criminal


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criminal

1. a person charged with and convicted of crime
2. of, involving, or guilty of crime
References in classic literature ?
Hence, say they, as the Constitution has established the trial by jury in criminal cases, and is silent in respect to civil, this silence is an implied prohibition of trial by jury in regard to the latter.
Thus speaketh the red judge: "Why did this criminal commit murder?
To the intense annoyance of those who maintained this opinion, the criminal scarcely attempted to defend himself.
In all criminal prosecutions, the accused shall enjoy the right to a speedy and public trial, by an impartial jury of the State and district wherein the crime shall have been committed, which district shall have been previously ascertained by law, and to be informed of the nature and cause of the accusation; to be confronted with the witnesses against him; to have compulsory process for obtaining witnesses in his favor, and to have the assistance of counsel for his defense.
When the husband prosecutes his wife's gallant, if he can produce any proofs of a criminal conversation, he recovers for damages forty cows, forty horses, and forty suits of clothes, and the same number of other things.
In half an hour not one of that vast multitude was living; and the fragments of seven score thousand of the Criminal Class slain by one another's angles attested the triumph of Order.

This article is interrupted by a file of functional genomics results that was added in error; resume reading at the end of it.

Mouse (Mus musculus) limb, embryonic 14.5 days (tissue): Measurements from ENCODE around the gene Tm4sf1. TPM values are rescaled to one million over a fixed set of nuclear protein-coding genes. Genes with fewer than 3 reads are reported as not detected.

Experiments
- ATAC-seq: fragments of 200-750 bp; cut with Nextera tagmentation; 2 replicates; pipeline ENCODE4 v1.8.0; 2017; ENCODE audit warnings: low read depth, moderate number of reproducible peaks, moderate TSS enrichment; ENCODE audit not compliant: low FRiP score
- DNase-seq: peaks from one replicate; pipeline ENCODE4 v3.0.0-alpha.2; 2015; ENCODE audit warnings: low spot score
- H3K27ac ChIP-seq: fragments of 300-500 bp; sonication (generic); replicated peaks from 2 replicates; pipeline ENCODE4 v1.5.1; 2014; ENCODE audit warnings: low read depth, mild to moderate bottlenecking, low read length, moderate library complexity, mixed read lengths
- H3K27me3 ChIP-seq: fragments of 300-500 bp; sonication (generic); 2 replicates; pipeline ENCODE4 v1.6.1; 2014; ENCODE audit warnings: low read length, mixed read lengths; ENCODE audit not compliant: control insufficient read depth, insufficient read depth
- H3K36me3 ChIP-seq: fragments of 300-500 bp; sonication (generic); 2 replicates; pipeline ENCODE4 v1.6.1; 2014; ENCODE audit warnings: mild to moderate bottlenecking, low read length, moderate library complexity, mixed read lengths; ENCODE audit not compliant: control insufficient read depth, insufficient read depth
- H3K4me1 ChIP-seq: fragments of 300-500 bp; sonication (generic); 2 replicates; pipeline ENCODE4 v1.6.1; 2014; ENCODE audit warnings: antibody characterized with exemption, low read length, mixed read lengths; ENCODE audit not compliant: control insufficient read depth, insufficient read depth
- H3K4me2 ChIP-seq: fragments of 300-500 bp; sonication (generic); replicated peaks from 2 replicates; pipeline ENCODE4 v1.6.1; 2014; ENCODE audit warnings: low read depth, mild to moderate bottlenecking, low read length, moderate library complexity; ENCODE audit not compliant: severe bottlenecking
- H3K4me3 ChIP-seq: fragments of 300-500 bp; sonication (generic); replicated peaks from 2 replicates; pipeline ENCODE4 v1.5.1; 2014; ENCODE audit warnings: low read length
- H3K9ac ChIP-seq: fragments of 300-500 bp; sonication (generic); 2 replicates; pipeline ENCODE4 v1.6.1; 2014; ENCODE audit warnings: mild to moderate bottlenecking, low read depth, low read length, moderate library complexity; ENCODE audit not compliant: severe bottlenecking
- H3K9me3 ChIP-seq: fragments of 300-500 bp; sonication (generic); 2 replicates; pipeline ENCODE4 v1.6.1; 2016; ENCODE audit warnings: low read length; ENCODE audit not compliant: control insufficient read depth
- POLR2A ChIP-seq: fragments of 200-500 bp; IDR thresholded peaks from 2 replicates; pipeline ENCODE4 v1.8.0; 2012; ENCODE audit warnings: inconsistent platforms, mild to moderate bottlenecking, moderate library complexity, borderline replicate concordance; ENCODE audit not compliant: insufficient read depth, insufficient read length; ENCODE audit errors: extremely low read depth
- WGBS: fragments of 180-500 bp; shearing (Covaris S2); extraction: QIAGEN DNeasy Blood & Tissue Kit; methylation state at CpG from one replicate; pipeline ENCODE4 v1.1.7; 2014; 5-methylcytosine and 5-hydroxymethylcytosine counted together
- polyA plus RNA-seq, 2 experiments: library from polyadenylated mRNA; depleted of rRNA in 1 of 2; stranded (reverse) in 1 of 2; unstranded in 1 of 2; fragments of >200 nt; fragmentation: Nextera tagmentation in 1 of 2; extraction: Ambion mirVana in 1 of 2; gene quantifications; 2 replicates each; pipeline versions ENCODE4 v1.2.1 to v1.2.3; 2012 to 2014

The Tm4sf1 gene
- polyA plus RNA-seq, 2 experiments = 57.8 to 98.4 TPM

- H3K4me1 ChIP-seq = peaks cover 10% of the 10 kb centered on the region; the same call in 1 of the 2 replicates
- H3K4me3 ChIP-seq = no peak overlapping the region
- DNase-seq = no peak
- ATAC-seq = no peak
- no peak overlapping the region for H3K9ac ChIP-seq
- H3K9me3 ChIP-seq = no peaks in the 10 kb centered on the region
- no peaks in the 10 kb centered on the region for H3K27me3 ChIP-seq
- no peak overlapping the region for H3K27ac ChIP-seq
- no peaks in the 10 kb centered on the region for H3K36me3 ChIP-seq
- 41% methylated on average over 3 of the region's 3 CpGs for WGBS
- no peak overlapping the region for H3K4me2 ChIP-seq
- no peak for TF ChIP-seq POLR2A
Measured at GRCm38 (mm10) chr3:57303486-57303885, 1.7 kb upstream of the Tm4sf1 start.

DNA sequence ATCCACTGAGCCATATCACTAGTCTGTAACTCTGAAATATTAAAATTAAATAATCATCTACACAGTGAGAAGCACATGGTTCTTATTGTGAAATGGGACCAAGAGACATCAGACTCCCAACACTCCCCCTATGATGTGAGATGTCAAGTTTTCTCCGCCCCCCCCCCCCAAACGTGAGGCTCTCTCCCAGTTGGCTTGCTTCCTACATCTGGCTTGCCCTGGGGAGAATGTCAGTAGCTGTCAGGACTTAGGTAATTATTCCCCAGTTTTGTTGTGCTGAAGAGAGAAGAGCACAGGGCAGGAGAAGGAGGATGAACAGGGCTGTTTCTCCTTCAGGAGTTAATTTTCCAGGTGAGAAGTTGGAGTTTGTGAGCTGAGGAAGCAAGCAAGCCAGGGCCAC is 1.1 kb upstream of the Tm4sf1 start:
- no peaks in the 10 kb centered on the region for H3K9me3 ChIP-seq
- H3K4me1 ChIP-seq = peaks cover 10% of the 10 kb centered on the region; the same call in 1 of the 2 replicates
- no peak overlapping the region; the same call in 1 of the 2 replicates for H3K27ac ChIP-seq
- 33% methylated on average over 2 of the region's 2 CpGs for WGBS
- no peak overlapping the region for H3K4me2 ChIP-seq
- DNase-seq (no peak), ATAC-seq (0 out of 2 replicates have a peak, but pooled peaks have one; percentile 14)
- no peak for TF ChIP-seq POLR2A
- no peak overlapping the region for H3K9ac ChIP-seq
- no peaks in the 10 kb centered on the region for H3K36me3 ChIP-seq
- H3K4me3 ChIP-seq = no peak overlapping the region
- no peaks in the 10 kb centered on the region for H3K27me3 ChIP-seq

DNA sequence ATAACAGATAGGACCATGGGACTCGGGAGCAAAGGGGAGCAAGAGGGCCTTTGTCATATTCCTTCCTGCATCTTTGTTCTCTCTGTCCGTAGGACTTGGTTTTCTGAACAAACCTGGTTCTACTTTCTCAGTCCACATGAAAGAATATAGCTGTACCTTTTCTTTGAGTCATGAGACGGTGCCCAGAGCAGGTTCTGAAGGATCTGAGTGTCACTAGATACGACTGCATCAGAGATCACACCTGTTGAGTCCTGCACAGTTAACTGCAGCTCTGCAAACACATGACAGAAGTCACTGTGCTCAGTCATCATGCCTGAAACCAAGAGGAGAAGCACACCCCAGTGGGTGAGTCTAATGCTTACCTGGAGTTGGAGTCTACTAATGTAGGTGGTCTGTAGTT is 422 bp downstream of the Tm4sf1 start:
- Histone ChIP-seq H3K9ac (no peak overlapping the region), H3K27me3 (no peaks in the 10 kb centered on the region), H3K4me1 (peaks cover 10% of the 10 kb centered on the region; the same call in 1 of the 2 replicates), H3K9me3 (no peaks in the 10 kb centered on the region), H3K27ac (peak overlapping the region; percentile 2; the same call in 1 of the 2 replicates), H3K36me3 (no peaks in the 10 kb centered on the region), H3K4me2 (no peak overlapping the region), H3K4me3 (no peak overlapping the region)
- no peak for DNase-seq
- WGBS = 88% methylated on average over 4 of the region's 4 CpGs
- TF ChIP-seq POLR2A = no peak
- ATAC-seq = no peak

Straight toward the jail the criminal held his way.
I say I see the criminal, in my mind's eye, creeping stealthily into the room of our Ozma and secreting herself, when no one was looking, until the Princess had gone away and the door was closed.
This gentleman was a person of considerable worldly wisdom and experience; he had been officially associated with cases of striking and notorious crime, in which Government had lent its assistance to discover and punish the criminals.
In his opinion, there was nothing like the spectacle of a criminal process for dissipating melancholy, so exhilaratingly stupid are judges as a rule.
This was Fix, one of the detectives who had been dispatched from England in search of the bank robber; it was his task to narrowly watch every passenger who arrived at Suez, and to follow up all who seemed to be suspicious characters, or bore a resemblance to the description of the criminal, which he had received two days before from the police headquarters at London.
This was a fatal bar to that happiness which he otherwise saw sufficient probability of obtaining with this young lady; for as to criminal indulgences, he certainly never thought of them.